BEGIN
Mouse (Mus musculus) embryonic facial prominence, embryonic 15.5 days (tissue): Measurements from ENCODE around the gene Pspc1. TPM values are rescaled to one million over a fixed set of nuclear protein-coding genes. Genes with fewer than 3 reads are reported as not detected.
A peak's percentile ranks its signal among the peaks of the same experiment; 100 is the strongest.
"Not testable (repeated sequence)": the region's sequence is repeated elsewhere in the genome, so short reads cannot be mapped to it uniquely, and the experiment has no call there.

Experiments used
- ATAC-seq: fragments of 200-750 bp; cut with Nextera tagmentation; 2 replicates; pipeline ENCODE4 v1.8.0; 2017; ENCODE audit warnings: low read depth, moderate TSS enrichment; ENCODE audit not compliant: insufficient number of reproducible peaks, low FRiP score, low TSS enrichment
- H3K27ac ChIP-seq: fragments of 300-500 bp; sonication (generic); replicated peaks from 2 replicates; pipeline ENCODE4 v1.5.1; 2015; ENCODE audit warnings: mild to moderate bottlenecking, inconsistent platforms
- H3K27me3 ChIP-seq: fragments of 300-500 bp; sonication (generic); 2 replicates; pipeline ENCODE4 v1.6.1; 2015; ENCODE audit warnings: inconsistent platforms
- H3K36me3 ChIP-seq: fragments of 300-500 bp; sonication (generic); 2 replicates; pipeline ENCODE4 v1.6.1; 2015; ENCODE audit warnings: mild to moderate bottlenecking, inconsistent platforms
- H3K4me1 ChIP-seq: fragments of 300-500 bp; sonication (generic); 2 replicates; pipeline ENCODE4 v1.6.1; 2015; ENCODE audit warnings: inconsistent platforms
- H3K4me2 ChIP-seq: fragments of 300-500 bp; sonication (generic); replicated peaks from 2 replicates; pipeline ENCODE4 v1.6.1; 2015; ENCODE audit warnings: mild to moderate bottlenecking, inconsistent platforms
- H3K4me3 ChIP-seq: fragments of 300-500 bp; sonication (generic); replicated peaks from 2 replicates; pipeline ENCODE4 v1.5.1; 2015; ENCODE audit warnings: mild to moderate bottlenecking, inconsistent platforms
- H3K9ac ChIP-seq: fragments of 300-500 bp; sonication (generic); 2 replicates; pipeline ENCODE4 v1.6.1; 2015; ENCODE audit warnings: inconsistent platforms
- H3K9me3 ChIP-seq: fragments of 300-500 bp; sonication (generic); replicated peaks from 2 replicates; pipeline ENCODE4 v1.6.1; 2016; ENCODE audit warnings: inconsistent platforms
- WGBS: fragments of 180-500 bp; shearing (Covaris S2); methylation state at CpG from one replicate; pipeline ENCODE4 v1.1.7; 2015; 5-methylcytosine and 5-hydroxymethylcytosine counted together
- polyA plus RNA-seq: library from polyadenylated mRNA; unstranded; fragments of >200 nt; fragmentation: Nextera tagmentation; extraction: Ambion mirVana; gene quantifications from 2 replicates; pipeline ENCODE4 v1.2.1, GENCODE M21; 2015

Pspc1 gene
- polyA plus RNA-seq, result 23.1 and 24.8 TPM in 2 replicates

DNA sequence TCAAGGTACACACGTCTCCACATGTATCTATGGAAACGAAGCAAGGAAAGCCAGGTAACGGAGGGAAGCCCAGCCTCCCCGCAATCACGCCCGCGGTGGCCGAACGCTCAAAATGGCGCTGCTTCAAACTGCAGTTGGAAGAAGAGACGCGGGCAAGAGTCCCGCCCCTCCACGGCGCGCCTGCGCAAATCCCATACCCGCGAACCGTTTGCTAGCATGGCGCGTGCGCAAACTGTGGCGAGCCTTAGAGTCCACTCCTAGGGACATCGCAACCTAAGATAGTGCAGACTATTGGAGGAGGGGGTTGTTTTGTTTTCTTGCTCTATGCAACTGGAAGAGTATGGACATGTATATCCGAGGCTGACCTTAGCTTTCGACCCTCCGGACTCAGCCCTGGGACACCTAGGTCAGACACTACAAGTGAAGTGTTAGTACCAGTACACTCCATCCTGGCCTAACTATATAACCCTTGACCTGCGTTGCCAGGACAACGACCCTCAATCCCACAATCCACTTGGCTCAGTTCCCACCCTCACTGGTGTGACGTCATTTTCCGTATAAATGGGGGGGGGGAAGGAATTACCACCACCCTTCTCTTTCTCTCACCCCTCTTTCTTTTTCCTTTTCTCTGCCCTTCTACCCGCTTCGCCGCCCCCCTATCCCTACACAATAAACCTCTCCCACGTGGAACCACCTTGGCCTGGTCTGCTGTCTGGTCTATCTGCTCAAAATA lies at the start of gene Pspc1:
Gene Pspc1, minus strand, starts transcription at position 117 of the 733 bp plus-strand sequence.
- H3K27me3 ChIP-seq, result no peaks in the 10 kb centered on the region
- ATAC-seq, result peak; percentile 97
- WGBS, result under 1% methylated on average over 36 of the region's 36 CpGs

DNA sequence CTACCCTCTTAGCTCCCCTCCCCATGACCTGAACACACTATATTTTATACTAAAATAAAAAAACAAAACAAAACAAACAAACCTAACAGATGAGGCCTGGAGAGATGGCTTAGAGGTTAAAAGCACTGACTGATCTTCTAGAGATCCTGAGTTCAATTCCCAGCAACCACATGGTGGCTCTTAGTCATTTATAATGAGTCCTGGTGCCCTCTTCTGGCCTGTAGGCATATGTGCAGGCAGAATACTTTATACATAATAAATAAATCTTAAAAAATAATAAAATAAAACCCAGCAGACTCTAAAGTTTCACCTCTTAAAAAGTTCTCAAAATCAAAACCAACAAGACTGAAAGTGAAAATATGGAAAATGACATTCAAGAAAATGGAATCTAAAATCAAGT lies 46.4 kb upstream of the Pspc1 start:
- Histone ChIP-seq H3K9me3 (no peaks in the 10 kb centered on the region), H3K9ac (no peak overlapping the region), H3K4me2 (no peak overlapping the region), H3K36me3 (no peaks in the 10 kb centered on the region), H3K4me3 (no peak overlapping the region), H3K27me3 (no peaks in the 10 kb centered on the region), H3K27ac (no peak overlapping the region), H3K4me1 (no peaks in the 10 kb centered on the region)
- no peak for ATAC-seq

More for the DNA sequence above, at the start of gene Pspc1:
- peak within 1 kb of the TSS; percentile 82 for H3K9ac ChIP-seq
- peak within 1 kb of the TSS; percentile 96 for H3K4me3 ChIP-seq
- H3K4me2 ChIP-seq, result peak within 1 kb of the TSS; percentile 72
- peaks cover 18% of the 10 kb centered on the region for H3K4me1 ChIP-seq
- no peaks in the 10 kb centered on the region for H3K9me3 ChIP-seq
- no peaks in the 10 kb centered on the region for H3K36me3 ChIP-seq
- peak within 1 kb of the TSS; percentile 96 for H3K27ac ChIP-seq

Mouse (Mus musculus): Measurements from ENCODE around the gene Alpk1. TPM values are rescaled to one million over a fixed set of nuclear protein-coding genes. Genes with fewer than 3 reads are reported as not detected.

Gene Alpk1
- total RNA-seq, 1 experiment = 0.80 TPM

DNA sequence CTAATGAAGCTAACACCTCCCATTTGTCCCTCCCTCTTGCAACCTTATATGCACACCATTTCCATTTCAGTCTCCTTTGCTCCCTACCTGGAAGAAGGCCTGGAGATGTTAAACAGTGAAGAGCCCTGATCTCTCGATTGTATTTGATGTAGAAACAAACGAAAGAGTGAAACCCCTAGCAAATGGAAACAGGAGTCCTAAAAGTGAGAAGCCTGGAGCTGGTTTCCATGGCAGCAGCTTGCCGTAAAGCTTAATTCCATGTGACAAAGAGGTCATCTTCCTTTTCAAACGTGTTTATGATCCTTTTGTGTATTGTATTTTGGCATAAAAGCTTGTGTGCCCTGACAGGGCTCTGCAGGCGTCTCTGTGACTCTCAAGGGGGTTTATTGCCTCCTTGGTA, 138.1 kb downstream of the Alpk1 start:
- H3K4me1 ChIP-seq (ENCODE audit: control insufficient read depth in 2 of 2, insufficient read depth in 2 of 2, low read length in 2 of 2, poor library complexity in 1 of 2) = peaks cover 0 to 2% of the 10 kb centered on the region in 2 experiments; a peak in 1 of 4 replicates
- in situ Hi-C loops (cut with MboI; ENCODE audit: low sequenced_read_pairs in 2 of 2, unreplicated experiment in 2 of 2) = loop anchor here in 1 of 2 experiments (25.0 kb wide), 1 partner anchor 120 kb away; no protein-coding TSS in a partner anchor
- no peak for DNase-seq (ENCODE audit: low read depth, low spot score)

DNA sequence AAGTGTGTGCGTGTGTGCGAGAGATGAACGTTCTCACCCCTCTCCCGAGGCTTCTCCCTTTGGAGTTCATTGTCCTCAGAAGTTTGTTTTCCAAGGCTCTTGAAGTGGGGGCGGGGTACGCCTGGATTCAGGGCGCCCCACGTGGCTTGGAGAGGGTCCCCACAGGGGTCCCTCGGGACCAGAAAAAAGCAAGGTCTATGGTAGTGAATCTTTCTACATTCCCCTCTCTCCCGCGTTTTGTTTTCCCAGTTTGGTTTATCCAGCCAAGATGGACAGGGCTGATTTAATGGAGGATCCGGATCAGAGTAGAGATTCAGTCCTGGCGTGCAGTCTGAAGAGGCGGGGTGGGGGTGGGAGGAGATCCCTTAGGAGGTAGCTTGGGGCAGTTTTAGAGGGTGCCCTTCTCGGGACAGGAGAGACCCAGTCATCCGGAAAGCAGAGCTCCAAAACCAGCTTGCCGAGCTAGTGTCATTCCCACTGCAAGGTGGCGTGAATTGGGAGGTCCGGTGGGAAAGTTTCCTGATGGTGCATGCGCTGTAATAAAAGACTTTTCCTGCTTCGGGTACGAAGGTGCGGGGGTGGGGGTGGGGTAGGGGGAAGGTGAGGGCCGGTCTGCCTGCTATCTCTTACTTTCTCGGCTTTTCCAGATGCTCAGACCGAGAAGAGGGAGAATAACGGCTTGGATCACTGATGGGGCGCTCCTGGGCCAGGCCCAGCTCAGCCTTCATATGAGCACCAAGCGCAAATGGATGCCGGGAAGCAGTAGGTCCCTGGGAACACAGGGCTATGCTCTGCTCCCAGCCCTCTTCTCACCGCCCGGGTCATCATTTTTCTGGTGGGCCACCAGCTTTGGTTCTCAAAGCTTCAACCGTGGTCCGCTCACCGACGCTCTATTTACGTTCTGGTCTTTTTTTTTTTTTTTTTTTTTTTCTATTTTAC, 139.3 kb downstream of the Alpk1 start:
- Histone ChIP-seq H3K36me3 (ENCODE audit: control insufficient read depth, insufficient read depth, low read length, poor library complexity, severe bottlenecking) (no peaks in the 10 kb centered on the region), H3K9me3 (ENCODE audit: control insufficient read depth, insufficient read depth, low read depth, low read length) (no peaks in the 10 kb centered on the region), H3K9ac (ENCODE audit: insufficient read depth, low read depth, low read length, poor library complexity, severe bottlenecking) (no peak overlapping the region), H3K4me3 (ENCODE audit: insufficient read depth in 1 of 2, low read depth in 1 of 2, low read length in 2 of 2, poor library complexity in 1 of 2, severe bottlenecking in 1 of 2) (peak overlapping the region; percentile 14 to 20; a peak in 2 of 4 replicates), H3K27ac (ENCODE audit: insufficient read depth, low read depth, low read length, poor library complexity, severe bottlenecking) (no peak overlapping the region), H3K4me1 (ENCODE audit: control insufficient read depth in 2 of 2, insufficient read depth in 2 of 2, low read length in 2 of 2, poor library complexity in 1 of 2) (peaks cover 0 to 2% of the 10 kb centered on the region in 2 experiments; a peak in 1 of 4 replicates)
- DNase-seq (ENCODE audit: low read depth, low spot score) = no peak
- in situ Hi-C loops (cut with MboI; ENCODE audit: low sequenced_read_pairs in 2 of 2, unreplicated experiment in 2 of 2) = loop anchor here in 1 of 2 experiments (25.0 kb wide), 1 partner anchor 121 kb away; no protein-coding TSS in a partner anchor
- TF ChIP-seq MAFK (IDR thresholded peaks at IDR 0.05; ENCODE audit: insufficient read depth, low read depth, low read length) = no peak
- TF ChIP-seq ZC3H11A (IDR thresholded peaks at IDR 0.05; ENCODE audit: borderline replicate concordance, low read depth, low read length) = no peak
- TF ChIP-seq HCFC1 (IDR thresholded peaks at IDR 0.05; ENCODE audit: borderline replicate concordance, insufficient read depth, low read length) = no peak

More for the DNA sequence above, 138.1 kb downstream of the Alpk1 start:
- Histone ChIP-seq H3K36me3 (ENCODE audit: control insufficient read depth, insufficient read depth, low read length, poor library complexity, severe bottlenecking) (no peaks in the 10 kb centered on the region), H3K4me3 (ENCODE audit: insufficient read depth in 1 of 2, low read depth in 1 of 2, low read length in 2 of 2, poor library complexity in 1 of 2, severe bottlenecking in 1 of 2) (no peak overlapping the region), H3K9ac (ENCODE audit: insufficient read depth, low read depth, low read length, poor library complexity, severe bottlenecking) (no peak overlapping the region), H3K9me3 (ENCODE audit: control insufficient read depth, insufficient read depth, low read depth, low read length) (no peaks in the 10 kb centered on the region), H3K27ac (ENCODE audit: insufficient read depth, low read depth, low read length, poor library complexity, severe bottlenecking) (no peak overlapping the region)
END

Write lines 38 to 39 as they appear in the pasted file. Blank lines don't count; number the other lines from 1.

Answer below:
- H3K4me1 ChIP-seq (ENCODE audit: control insufficient read depth in 2 of 2, insufficient read depth in 2 of 2, low read length in 2 of 2, poor library complexity in 1 of 2) = peaks cover 0 to 2% of the 10 kb centered on the region in 2 experiments; a peak in 1 of 4 replicates
- in situ Hi-C loops (cut with MboI; ENCODE audit: low sequenced_read_pairs in 2 of 2, unreplicated experiment in 2 of 2) = loop anchor here in 1 of 2 experiments (25.0 kb wide), 1 partner anchor 120 kb away; no protein-coding TSS in a partner anchor